It wasn’t a bad day for me. I was a bit sore from my crash yesterday, so decided to keep it steady and not take any risks. I took my time in the trickiest bits and it turned out I was gaining instead of losing time there. My goal from today was to bring my Yamaha home in one piece avoiding mistakes at any cost. Overall, it was mission accomplished from today’s stage and now we can move on to the next one. I believe the trickiest bit of the race are still to come, so I want to take things easy and focus on my own race. I believe the following few stages until we reach the rest day in La Paz will be crucial for the outcome of this year’s Dakar.
It was a hard day’s work today. With more than four hours of timed special, we spent around twelve hours on our bikes. The greatest challenge for today’s stage was its tricky navigation. There was also lots of dust from riders ahead and that made things a lot more difficult. I decided not to take any risks today and focused on bringing my bike home in one piece. We might have lost some time to the provisional overall leaders, but the race is long. We still have a good 7,000km to reach the finish so anything could happen. My plan is to remain focused on my riding and start pushing more and more as the race goes on.
Today we were in for a really, really tough stage. Navigation was challenging from the start and it was almost impossible to get a good race pace. I spent time racing close to Joan Pedrero in the special. Passing riders was nearly impossible today with all that dust and there were some rookies that were taking one too many risks trying to avoid being passed. Riding in all that dust I was also forced to miss a waypoint. I’m not overly happy with my results from the stage, but it is what it is and we should move on. The race is long and there will be a lot more opportunities for me to show what I’m capable of, especially in the tricky mountainous stages that follow.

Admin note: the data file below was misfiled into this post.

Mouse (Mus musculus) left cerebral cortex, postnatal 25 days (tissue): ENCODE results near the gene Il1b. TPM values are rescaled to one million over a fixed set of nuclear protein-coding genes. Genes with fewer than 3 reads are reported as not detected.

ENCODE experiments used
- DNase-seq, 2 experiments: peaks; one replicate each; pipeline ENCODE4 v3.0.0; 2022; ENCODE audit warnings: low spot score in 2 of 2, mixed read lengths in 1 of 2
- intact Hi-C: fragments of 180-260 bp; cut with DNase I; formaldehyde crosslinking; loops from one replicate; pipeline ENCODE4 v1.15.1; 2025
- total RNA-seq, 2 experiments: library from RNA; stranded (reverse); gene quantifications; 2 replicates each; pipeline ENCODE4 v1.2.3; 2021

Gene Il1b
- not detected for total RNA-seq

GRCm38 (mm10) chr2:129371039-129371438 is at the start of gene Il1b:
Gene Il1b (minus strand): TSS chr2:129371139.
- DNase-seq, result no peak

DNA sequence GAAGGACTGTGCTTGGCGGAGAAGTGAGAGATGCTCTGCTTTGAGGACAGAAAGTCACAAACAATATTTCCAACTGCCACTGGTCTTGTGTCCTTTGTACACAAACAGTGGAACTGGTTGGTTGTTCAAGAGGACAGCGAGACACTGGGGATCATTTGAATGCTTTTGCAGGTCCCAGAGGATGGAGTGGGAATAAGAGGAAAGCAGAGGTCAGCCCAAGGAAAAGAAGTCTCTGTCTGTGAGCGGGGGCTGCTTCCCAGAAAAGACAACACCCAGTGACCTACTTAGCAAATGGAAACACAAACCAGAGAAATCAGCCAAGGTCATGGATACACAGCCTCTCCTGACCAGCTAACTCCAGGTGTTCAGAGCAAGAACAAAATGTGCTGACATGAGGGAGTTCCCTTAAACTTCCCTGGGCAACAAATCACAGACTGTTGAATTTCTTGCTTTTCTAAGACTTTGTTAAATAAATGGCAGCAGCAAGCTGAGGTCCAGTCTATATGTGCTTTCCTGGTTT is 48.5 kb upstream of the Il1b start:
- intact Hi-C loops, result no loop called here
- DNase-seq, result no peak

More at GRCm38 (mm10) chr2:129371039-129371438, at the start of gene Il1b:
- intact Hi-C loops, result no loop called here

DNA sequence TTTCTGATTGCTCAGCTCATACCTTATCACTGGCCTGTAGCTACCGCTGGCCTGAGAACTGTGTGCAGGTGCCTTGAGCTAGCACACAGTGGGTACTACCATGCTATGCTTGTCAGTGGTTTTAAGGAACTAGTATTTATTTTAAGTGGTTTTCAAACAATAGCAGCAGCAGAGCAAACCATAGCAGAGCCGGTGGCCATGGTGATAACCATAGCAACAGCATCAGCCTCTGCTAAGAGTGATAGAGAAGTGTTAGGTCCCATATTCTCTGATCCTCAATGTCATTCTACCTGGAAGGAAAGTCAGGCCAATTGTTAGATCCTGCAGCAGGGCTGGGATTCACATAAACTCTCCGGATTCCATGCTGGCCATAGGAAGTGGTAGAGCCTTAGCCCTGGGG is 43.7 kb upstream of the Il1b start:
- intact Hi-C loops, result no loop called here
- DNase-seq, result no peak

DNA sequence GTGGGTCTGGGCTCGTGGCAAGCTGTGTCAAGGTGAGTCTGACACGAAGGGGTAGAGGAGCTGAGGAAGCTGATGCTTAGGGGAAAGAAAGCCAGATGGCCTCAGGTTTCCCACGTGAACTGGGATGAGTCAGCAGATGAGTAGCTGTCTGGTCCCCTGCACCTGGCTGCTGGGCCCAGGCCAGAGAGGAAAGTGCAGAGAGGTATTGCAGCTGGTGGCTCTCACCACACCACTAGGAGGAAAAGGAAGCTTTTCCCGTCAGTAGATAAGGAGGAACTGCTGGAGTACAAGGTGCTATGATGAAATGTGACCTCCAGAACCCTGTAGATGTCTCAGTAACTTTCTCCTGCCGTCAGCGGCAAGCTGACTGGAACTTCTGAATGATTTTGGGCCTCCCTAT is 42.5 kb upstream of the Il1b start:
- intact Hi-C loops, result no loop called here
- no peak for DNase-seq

It was a very difficult stage. Following my third place yesterday I took the start of today’s stage among the leading group of riders and that turned out to be a disadvantage. Navigation was really tricky, especially in the beginning of the special, so we ended up getting lost lots of times and losing precious time. I’m glad this stage is over and I can now focus on tomorrow. The Dakar is so demanding and unpredictable and you can never expect to do great every day. I take things as they are and will continue fighting to get as close as possible to the top five.
Three stages into this Dakar and we’re satisfied with the progress made so far. These last two stages have been pretty demanding. It’s been a big test for both our riders and our bikes but we are still here and in the game for the top. Adrien did an excellent job today. He raced most of the special in the dust of other riders, but lived up to the challenge to gain several spots in the overall standings. The WR450F Rally has been running great in all kinds of conditions, even in the 4,500m of altitude of today’s special stage. For us the race has just started. We’re just three days into this year’s Dakar and we all know everything could happen. Our riders are highly motivated to succeed in this year’s event and we will all continue giving our best to bring Yamaha to the top.
Dakar Rally 2017 – Stage 3 – Provisional Classification
1. Joan Barreda (ESP), Honda, 04:23:41
2. Sam Sunderland (GBR), KTM, 04:36:10, +12:29
3. Pela Renet (FRA), Husqvarna, 04:39:11, +15:30
4. Pablo Quintanilla (CHL), Husqvarna, 04:39:43, +16:02
5. Paulo Goncalves (POR), Honda, 04:40:01, +16:20
6. Adrien Van Beveren (FRA), Yamaha, 04:43:21, +19:40
13. Xavier de Soultrait (FRA), Yamaha, 04:56:50, +33:09
18. Rodney Faggotter (AUS), 04:58:55, +35:14
23. Hélder Rodrigues (POR), Yamaha, 05:09:10, +45:29
27. Alessandro Botturi (ITA), Yamaha, 05:19:08, +55:27
Dakar Rally 2017 – Provisional Overall Classification
1. Joan Barreda (ESP), Honda, 07:36:30
2. Sam Sunderland (GBR), KTM, 07:46:50, +10:20
3. Paulo Goncalves (POR), Honda, 07:50:12, +13:42
4. Pablo Quintanilla (CHL), Husqvarna, 07:51:26, +14:56
5. Toby Price (AUS), KTM, 07:52:49, +16:19
6. Adrien Van Beveren (FRA), Yamaha, 07:58:30, +22:00
You can follow the Yamalube Yamaha Official Rally Team’s progress on the Dakar Rally 2017 HERE.